You’re a pro athlete? Awesome! Now, how good do you look in a bikini?

In Portrait of a Lady on November 21, 2010 at 7:41 am

Female athletes – and no, in our society we cannot just call them athletes because then we’d mix them up with male athletes and people might get upset – are an interesting topic.  I feel as though a lot of people find female athletes to be a joke and not even worth watching because they’re not as entertaining as men, not as talented, not as fit or strong or something.  Basically, the idea is that they’re not really athletes and in order for them to exist they either have to be objectified or justified in some way.  I guess men feel as though they’re not allowed to find female athletes as entertaining because that takes the ‘manliness’ out of sports – since sports is a guy thing – I know this isn’t always the case, especially concerning some sports, though that leads to another debate…but I personally don’t watch sports.  I don’t know if that’s because I’m a girl or not but I know that fact that society not expecting me to know about sports influences that.  My little brother started reading about sports online when he was 13 or 14 or so, because if he didn’t then he wouldn’t have been able to have conversations with his friends. For me, if it’s on, ok I can enjoy it but it’s not something I avidly watch, unless it’s the Olympics or World Cup or something.  I prefer playing sports to watching them, and I would think that’s how everyone feels but it’s probably not true, since if you’re really into something you probably enjoy seeing professionals play the sport how it’s ‘meant to be played’.  Anyway, I’ve gone on a tangent. 

Women in sports.  If the woman is attractive she gets to pose seductively in Sports Illustrated or use her body, and not her image as an athlete, to promote something. 

Exhibit A: Maria Sharapova – pro Tennis player

Maria Sharapova - Sports Illustrated

Here she is in Sports Illustrated, because the only way a woman can get into this magazine, it seems, is if she’s wearing a bikini.  Granted she is quite hot but I really don’t understand how this photo of her in a bikini has anything to do with tennis, or sports for that matter.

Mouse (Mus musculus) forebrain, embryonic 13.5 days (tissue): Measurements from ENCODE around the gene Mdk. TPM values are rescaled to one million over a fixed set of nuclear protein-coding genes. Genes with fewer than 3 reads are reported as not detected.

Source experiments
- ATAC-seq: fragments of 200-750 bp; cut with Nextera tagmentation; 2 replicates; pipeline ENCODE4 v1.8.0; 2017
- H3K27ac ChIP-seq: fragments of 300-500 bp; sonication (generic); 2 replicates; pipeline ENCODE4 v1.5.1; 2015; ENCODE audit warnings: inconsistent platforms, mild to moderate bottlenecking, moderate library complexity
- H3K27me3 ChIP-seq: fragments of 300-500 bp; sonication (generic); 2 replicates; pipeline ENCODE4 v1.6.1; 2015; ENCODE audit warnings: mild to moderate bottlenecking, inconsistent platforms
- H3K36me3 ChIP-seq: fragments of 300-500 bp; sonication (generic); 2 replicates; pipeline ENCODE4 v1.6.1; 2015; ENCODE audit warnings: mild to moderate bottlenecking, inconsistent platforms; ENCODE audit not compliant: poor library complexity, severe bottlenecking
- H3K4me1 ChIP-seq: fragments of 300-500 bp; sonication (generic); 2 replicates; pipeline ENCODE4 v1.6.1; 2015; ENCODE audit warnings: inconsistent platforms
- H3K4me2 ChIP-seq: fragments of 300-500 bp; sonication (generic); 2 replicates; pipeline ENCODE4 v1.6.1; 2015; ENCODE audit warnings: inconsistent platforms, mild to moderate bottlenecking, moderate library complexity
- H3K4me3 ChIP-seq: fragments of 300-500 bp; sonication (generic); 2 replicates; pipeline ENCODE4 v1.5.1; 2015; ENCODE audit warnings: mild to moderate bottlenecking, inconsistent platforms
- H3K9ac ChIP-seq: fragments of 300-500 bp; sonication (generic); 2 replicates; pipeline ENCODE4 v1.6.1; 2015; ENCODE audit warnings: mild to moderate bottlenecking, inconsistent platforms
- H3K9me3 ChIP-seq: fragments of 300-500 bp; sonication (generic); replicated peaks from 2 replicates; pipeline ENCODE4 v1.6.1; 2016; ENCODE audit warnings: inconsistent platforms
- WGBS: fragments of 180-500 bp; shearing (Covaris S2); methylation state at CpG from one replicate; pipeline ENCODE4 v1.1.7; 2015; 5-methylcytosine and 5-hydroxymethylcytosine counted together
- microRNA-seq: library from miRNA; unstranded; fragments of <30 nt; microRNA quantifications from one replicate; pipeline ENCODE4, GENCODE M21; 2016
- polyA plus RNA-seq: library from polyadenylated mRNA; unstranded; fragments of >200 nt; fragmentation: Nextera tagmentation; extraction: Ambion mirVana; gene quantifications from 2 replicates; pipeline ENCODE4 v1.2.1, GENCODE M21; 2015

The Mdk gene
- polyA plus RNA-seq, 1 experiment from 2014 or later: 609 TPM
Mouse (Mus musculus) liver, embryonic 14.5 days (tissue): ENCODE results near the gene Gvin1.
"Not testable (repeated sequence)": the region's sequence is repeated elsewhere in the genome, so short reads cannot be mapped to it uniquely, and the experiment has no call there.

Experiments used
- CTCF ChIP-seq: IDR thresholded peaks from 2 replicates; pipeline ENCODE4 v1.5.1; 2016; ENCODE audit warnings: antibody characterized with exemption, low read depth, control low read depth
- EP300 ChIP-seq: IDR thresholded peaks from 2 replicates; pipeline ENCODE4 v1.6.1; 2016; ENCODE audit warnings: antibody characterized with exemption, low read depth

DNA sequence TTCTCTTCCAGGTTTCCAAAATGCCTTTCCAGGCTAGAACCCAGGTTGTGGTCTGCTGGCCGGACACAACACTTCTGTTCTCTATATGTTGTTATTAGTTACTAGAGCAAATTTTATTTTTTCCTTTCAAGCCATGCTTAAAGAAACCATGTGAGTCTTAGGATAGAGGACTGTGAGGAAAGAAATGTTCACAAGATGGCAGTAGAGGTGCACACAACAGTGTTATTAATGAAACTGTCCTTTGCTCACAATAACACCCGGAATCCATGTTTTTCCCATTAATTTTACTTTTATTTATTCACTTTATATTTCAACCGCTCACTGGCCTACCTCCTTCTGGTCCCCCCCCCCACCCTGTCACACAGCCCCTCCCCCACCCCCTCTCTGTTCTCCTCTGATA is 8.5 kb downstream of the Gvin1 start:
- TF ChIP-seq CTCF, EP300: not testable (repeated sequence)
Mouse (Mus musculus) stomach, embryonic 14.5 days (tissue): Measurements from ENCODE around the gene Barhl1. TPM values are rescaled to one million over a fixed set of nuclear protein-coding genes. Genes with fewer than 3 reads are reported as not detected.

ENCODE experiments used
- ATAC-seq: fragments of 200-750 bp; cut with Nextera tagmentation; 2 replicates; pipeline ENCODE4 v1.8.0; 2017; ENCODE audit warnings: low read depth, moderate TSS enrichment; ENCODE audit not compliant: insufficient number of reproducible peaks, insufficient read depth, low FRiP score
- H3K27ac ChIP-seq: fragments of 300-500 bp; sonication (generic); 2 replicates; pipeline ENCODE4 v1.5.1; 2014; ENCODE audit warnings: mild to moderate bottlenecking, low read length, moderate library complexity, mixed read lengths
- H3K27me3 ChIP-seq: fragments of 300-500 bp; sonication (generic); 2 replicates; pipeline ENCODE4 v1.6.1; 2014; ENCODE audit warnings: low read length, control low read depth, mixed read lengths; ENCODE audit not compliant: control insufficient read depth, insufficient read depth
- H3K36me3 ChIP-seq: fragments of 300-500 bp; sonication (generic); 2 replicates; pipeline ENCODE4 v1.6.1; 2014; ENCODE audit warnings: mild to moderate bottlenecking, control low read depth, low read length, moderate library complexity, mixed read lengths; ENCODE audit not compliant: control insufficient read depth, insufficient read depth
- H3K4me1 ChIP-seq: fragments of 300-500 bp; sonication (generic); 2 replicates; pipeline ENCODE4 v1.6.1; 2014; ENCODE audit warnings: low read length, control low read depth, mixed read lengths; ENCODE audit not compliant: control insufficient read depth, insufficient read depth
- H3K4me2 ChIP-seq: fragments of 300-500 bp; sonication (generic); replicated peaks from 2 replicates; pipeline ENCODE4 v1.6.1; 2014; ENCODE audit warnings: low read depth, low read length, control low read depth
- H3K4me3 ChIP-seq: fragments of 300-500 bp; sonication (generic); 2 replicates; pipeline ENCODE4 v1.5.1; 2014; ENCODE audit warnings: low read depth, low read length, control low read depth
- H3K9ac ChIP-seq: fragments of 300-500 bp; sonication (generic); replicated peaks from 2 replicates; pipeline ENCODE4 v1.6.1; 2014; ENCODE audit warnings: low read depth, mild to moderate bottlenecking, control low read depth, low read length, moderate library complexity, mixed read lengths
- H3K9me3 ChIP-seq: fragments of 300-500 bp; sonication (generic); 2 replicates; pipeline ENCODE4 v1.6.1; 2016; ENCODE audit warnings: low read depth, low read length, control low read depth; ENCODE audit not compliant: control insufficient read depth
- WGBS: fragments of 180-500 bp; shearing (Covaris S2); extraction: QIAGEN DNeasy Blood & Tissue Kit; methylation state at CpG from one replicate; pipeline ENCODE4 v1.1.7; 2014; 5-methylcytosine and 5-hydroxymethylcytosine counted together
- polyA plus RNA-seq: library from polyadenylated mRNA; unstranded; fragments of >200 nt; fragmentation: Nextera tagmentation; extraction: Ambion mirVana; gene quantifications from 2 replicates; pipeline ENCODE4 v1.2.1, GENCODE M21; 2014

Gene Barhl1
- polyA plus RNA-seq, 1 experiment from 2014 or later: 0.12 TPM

Exhibit B: Roger Federer – pro Tennis player

Roger Federer

On the cover of Sports Illustrated, being argued as one of the best Tennis players of his time.  On the COVER.  Playing his sport.  What sport does he play? Well, it’s pretty obvious to see it’s tennis, and he’s not displaying excess amounts of skin or being shot in such a way to show how attractive he is or entice people to look at him in any other way than ‘wow, he’s a good tennis player’. 

It’s as though men can only justify themselves knowing about female athletes or seeing them in a sports magazine if they’re visually pleasing or playing off of their sexual desires. 

Typing their names into Google search, you know what comes up?

Maria Sharapova: engaged, engagement ring, boyfriend, ring, height, dating…

Roger Federer: trick shot, twins, between the legs, US open 2010, wife, US open…

From the first 6 suggested searches I have no idea whatsoever what Sharapova does, or that she even plays a sport.  I don’t even know if she was that great of a tennis player because I’ve only ever seen her in commercials, but for Federer, I’m not sure if he’s in commercials, though I’m sure he is, but I am aware that he is quite a talented player.  What’s with that? Talented attractive female athletes – you get to be seen as sex objects; Talented less attractive female athletes – you get to be ignored or made out as more masculine: usually being described as aggressive or powerful, etc

And if you didn’t notice, for females, their personal lives are more important because we have to make sure they’re truly feminine, or else they could be lesbians…Wait, What?! Yeah, supposedly, since being athletic is manly, it could also mean being a lesbian too.  Especially if you’re on a softball team, or so I’ve been told.  And men who watch sports don’t want to look at women who are lesbian and manly, so we have to know about their boyfriends and their husbands and their children, and we have to know how they juggle family and their sport…


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